Clor are now sadly no more. They lasted one self-titled album and a couple of singles/EPs. The first time I heard of them I had just missed them soundchecking at Liverpool Zanzibar. My own band was due to play before them later that night. Everybody in the venue; the promoters, the other bands, Andy the sound guy (best/nicest live engineer i've ever come across) were all completely awestruck by the spectacle they had just witnessed. From a soundcheck. Unfortunately though, when people gush at me about bands I tend to become super cynical, so I was apprehensive.

After our set, Clor singer/guitarist Barry came and paid us compliments and was generally really nice, then went to set up. I hadn't prepared myself for what I was about to see. From what i'd been told I expected some slightly cheesy band doing their best to shoehorn electronica into rock music. Or maybe some jeans and a fringe yelping to a disco beat. Either way, I was completely wrong.

It became one of those occasions when, out of the blue, a whole new angle on music is suddenly unveiled for you. When you were just getting jaded by it's lack of invention and you experience something that makes you feel stupid for ever doubting it. I couldn't control my grinning muscles as the band tore through my preconceptions with a knowing smile and ball of sound. Pop tunes, sardonic lyrics, intricate guitar lines, electro beats, synth spurts. Guitar music and electro intertwined like they'd never been apart, and not a haircut in sight. It completely changed my image of what a band could be. So when my own band disintegrated and became just me, it made me feel like absolutely anything was still possible.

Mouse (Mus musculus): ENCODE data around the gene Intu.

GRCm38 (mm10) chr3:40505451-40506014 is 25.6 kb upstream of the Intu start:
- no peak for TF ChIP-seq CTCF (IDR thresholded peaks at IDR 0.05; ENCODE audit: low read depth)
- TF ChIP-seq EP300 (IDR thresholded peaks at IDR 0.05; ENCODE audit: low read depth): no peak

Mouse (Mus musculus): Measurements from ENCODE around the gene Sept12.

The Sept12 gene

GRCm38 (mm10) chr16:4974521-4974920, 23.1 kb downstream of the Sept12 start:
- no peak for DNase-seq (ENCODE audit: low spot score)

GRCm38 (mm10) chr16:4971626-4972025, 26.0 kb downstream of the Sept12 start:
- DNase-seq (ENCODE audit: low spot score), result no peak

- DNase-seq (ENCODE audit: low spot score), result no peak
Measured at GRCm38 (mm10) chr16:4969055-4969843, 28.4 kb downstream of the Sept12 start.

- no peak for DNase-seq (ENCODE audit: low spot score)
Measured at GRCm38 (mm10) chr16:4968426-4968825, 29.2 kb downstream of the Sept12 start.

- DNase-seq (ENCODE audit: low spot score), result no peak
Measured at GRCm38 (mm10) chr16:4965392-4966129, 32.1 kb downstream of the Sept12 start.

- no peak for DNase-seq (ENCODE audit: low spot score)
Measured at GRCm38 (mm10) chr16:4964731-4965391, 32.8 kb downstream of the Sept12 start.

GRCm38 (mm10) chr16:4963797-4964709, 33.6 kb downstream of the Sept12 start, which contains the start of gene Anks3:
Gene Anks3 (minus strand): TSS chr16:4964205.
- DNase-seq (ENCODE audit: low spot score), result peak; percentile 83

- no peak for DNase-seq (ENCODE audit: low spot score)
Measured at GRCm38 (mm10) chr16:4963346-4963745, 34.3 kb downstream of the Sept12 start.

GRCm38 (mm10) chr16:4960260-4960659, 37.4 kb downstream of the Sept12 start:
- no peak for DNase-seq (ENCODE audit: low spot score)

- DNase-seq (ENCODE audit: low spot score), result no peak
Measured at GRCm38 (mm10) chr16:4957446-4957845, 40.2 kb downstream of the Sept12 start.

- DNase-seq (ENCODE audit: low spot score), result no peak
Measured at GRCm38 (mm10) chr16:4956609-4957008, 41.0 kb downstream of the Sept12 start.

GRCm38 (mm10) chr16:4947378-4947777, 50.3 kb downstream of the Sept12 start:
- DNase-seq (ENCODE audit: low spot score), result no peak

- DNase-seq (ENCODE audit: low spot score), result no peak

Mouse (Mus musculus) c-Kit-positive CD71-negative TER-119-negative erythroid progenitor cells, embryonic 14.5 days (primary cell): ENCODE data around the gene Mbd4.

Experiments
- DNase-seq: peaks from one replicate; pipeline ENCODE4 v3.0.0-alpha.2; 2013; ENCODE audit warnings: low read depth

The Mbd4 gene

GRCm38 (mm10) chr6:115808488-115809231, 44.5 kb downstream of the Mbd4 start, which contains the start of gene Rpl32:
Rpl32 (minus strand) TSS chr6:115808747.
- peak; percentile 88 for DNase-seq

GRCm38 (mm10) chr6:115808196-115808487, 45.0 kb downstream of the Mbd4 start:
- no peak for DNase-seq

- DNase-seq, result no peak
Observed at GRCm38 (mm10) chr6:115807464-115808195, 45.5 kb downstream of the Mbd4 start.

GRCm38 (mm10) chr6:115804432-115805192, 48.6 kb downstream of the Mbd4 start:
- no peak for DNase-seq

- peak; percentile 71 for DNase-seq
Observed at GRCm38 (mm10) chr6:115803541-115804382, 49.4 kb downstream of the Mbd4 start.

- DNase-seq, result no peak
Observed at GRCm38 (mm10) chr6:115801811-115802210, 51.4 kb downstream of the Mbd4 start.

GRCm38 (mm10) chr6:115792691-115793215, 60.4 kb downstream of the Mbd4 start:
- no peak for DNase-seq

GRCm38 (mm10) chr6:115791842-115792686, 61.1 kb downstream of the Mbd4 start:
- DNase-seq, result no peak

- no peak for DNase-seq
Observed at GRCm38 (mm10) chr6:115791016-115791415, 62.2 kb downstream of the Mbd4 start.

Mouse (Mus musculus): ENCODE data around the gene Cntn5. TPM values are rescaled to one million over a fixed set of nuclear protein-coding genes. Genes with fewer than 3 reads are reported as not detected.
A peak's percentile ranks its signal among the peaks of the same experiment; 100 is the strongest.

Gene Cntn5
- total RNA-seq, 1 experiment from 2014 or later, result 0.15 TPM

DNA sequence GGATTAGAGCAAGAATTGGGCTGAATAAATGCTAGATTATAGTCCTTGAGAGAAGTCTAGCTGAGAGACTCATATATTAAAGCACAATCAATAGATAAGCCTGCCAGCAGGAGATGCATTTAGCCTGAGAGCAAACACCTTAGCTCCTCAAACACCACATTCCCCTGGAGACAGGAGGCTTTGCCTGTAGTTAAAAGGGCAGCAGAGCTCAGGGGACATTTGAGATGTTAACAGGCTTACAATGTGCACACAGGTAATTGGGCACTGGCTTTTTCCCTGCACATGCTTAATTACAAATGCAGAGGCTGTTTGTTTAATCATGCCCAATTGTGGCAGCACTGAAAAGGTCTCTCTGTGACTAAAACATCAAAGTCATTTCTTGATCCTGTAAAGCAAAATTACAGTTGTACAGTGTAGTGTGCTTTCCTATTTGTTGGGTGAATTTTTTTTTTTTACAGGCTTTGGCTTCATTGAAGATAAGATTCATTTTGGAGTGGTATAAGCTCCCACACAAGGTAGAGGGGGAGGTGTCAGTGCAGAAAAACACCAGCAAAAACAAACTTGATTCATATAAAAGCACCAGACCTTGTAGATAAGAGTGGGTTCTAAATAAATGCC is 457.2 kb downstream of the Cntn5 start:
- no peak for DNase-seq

Apparently it was good old 'musical differences' that drove the two key members (Barry Dobbin and Luke Smith) of Clor apart. I'm sad that i'll never see them live again, the sound was never quite replicated on record. But it's good to know their output could never be tarnished by weaker follow-ups or collaborations with Bono, and we can only be grateful for that.

Clor - 'Tough Love' (amazing b-side to the Love & Pain single).

Buy their album here.

Thursday, October 12, 2006


Wow. I literally heard this for the first time about ten minutes ago (thanks to the amazing Kinky Origami blog) but I had to post it. This has to be one of the best opening tracks to an album I have ever heard. I hate hyperbole, but I was literally open mouthed... i've probably built it up too much but please check it out anyway.

I don't know much about Annuals except that they're from North Carolina and they're all painfully young. It's basically really adventurous indie, post rock, electronic, guitar stuff. Not sure really, er...

You can buy their Be He Me album from their label website and i'll hopefully be posting more when I know a bit more about them.

Annuals - 'Brother' (expired)

Tuesday, October 10, 2006


It bothers me, but I don't really like most poetry. And I don't like being left cold by an artistic medium that so many devote so much to. One that's very close to being lyrics or prose but just doesn't affect me in the same way.